The plaintiff-insured here placed himself outside the coverage of the policy by his plea of guilty to manslaughter during the criminal action for the death of Athanasiou. Under North Carolina General Statutes section 14-18 the offense of manslaughter is divided into involuntary manslaughter and voluntary manslaughter. Involuntary manslaughter is the unintentional killing of a person without malice. State v. Honeycutt, 250 N.C. 229, 108 S.E.2d 485 (1959); State v. Satterfield, 198 N.C. 682, 153 S.E. 155 (1930). Voluntary manslaughter is the intentional killing of a person without malice. State v. Baldwin, 152 N.C. 822, 68 S.E. 148 (1910). Thus the plaintiff admitted that the death was intentionally caused and the evidence he presented in this action failed to rebut it. In this action he asserted that he entered such a plea not because of guilt but to avoid the possibility of an active prison sentence. Such an assertion is not sufficient to rebut the effect of his plea of guilty in view of the record.
In view of the foregoing facts, it appears to this court that the defendant-insurer here had ample grounds for its assertion that the occurrence of June 2, 1958 was not within the coverage of the insurance policy issued to plaintiff and that defendant was without obligation to defend plaintiff in the wrongful death action against him arising out of the occurrence of June 2, 1958. Thus, to compel defendant to defend plaintiff would place defendant in an impossible situation, that is, it would urge in defense of the wrongful death suit that plaintiff was free of conduct resulting in negligent or intentional injury while contending at the same time that the policy did not cover occurrence because death was intentionally caused.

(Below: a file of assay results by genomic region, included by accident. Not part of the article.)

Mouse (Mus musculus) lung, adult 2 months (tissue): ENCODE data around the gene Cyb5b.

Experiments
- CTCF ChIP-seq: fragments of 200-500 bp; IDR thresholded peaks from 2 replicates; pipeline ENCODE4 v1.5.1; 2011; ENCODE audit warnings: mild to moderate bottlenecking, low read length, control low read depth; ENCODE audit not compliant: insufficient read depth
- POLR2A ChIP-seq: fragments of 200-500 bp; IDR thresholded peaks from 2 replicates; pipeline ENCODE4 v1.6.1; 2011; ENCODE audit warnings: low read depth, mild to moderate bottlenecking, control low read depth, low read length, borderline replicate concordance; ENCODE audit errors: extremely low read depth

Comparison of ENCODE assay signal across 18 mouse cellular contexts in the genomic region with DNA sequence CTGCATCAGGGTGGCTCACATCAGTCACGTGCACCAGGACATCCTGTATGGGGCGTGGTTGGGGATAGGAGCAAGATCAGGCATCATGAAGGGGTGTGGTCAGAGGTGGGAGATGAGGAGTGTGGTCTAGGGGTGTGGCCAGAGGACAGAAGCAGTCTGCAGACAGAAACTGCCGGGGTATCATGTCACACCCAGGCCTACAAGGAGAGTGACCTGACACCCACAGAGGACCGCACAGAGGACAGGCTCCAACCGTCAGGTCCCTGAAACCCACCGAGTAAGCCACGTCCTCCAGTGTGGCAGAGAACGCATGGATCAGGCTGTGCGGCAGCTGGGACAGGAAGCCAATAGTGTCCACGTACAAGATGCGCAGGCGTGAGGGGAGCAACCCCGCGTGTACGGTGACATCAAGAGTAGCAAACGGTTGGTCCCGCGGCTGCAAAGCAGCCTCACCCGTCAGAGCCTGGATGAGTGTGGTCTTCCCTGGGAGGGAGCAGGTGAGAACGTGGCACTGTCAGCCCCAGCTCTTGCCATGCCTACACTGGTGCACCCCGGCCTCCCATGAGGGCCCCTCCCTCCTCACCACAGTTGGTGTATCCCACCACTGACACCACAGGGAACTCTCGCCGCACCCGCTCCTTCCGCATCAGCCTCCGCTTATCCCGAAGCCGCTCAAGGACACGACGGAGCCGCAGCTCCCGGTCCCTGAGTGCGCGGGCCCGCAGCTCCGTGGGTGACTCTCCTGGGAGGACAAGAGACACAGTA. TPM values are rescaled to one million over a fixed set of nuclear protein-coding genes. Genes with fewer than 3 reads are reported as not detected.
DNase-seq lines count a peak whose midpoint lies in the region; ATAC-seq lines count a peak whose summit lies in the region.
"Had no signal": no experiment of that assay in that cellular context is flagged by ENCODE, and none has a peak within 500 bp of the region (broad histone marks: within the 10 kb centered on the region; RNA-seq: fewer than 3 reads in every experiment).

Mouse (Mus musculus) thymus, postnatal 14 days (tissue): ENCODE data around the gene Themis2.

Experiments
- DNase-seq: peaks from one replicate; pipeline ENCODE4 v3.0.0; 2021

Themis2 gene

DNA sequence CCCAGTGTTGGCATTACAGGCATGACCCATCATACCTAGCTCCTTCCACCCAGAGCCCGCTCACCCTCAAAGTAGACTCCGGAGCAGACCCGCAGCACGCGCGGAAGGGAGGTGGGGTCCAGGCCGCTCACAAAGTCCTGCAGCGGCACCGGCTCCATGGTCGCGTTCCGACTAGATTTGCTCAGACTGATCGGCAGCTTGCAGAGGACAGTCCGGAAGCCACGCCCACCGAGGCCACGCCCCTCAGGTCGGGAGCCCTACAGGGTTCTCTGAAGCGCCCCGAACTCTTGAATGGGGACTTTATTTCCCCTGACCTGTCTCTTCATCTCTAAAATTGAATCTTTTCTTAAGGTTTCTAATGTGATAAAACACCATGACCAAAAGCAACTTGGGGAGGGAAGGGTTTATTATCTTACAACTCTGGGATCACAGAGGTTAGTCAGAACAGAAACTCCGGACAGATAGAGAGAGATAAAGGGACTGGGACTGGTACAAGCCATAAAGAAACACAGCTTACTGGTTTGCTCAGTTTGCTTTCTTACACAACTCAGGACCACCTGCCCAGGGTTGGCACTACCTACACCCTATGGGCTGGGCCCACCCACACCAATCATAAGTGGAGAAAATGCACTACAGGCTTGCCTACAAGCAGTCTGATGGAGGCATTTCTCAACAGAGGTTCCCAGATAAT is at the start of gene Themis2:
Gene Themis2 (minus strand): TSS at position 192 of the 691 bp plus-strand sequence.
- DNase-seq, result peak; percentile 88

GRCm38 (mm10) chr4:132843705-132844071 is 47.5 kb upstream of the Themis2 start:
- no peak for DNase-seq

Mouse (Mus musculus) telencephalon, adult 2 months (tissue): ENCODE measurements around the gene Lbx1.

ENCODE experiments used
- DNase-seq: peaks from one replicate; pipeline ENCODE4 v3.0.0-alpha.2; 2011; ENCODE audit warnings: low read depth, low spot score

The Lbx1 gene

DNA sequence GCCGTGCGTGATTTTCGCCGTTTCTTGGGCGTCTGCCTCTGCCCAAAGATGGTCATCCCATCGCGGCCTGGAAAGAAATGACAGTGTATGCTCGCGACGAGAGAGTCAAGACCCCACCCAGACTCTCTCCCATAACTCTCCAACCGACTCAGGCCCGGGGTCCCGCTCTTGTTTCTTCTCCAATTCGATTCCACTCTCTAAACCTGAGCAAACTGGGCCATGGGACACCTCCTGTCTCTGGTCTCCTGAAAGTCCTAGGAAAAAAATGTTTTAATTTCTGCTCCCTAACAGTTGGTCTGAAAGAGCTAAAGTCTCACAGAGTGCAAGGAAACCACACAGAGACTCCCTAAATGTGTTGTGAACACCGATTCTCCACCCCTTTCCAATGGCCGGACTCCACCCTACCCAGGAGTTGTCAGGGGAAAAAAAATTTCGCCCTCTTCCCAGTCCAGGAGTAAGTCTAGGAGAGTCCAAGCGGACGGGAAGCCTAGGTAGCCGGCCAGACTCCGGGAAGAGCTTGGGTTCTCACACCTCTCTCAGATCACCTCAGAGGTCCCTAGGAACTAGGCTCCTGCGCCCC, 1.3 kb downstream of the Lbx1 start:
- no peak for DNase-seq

The rationale of Farm Bureau Mutual Automobile Insurance Co. v. Hammer, supra, applies to the instant case and compels affirmation of the District Court's judgment that the defendant was not obligated under the terms of the policy of insurance issued to plaintiff Stout to defend the wrongful death action brought against Stout by the administratrix of Athanasiou, or to pay any judgment rendered against Stout arising from the occurrence of June 2, 1958 and we hold that the defendant is not so obligated.
The judgment of the District Court is